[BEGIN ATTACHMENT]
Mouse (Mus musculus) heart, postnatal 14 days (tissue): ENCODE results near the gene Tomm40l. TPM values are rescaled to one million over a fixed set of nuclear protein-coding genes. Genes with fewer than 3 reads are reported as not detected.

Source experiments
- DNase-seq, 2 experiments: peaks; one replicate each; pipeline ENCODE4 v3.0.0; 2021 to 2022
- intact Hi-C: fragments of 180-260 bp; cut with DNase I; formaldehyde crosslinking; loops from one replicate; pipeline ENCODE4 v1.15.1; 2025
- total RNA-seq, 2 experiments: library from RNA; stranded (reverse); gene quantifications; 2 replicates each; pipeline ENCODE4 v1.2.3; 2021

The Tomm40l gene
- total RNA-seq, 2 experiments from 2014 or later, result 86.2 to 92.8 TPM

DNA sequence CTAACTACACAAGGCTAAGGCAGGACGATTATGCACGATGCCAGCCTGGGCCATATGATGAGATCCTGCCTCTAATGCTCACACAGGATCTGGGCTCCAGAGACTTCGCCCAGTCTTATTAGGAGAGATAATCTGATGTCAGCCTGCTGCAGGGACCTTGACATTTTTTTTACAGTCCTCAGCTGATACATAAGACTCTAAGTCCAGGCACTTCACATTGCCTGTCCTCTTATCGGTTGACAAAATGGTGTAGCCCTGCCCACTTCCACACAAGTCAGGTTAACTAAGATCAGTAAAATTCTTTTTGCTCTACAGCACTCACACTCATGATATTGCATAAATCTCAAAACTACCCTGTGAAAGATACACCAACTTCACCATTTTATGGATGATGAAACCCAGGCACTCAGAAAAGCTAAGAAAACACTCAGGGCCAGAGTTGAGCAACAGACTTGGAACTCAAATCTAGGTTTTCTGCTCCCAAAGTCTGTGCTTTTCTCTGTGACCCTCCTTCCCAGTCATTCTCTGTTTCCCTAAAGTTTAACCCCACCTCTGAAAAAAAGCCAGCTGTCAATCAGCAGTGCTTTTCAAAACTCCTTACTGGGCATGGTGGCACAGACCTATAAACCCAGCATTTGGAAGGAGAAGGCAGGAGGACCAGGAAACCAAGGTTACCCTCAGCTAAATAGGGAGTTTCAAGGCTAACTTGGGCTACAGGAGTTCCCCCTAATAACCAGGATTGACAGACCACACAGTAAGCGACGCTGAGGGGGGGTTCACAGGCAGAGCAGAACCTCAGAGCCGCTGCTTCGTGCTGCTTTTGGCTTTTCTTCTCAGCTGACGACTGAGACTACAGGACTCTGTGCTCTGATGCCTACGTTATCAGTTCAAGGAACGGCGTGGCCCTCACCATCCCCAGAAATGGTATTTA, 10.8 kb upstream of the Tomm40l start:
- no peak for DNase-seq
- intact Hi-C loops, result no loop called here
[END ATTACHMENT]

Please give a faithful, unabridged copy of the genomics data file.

Mouse (Mus musculus) heart, postnatal 14 days (tissue): ENCODE results near the gene Tomm40l. TPM values are rescaled to one million over a fixed set of nuclear protein-coding genes. Genes with fewer than 3 reads are reported as not detected.

Source experiments
- DNase-seq, 2 experiments: peaks; one replicate each; pipeline ENCODE4 v3.0.0; 2021 to 2022
- intact Hi-C: fragments of 180-260 bp; cut with DNase I; formaldehyde crosslinking; loops from one replicate; pipeline ENCODE4 v1.15.1; 2025
- total RNA-seq, 2 experiments: library from RNA; stranded (reverse); gene quantifications; 2 replicates each; pipeline ENCODE4 v1.2.3; 2021

The Tomm40l gene
- total RNA-seq, 2 experiments from 2014 or later, result 86.2 to 92.8 TPM

DNA sequence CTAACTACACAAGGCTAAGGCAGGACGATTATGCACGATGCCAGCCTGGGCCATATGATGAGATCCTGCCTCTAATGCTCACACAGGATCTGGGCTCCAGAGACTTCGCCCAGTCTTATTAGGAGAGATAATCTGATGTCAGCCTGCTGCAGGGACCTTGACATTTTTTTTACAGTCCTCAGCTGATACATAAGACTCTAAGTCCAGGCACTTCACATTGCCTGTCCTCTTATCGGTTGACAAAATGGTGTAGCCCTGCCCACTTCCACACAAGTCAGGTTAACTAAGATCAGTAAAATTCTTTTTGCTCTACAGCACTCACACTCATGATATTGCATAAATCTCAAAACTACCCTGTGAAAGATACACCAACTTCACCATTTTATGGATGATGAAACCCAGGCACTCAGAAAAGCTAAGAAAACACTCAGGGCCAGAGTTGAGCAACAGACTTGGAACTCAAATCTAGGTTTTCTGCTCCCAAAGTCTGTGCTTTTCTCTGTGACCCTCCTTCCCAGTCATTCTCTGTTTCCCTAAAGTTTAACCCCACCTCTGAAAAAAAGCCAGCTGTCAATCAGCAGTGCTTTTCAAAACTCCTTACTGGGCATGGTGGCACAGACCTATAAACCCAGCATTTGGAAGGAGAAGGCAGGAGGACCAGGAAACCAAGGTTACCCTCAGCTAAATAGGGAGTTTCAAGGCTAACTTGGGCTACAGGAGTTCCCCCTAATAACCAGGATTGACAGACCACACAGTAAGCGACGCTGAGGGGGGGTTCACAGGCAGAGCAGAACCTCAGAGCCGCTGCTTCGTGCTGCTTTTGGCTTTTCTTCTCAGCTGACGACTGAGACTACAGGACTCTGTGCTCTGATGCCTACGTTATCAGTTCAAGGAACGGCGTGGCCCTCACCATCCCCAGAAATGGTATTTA, 10.8 kb upstream of the Tomm40l start:
- no peak for DNase-seq
- intact Hi-C loops, result no loop called here